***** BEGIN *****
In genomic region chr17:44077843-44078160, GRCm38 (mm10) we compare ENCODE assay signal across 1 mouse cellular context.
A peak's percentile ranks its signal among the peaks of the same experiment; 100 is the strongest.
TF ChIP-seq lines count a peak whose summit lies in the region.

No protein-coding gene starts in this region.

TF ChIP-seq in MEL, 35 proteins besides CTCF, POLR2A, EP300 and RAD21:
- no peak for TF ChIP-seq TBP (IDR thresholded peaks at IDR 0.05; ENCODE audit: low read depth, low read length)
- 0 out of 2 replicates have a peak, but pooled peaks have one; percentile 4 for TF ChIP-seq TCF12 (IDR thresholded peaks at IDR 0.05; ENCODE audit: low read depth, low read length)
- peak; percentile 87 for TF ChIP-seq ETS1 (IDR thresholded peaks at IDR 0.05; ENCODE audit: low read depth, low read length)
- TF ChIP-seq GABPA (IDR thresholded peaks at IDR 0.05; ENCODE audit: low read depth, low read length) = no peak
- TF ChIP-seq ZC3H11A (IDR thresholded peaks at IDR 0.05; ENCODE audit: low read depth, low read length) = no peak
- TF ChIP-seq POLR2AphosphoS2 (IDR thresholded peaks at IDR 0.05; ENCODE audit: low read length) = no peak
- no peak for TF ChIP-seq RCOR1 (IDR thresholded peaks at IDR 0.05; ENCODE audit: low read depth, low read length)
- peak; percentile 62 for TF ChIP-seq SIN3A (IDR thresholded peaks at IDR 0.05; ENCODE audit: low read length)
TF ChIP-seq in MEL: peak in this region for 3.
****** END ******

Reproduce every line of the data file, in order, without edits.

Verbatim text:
In genomic region chr17:44077843-44078160, GRCm38 (mm10) we compare ENCODE assay signal across 1 mouse cellular context.
A peak's percentile ranks its signal among the peaks of the same experiment; 100 is the strongest.
TF ChIP-seq lines count a peak whose summit lies in the region.

No protein-coding gene starts in this region.

TF ChIP-seq in MEL, 35 proteins besides CTCF, POLR2A, EP300 and RAD21:
- no peak for TF ChIP-seq TBP (IDR thresholded peaks at IDR 0.05; ENCODE audit: low read depth, low read length)
- 0 out of 2 replicates have a peak, but pooled peaks have one; percentile 4 for TF ChIP-seq TCF12 (IDR thresholded peaks at IDR 0.05; ENCODE audit: low read depth, low read length)
- peak; percentile 87 for TF ChIP-seq ETS1 (IDR thresholded peaks at IDR 0.05; ENCODE audit: low read depth, low read length)
- TF ChIP-seq GABPA (IDR thresholded peaks at IDR 0.05; ENCODE audit: low read depth, low read length) = no peak
- TF ChIP-seq ZC3H11A (IDR thresholded peaks at IDR 0.05; ENCODE audit: low read depth, low read length) = no peak
- TF ChIP-seq POLR2AphosphoS2 (IDR thresholded peaks at IDR 0.05; ENCODE audit: low read length) = no peak
- no peak for TF ChIP-seq RCOR1 (IDR thresholded peaks at IDR 0.05; ENCODE audit: low read depth, low read length)
- peak; percentile 62 for TF ChIP-seq SIN3A (IDR thresholded peaks at IDR 0.05; ENCODE audit: low read length)
TF ChIP-seq in MEL: peak in this region for 3.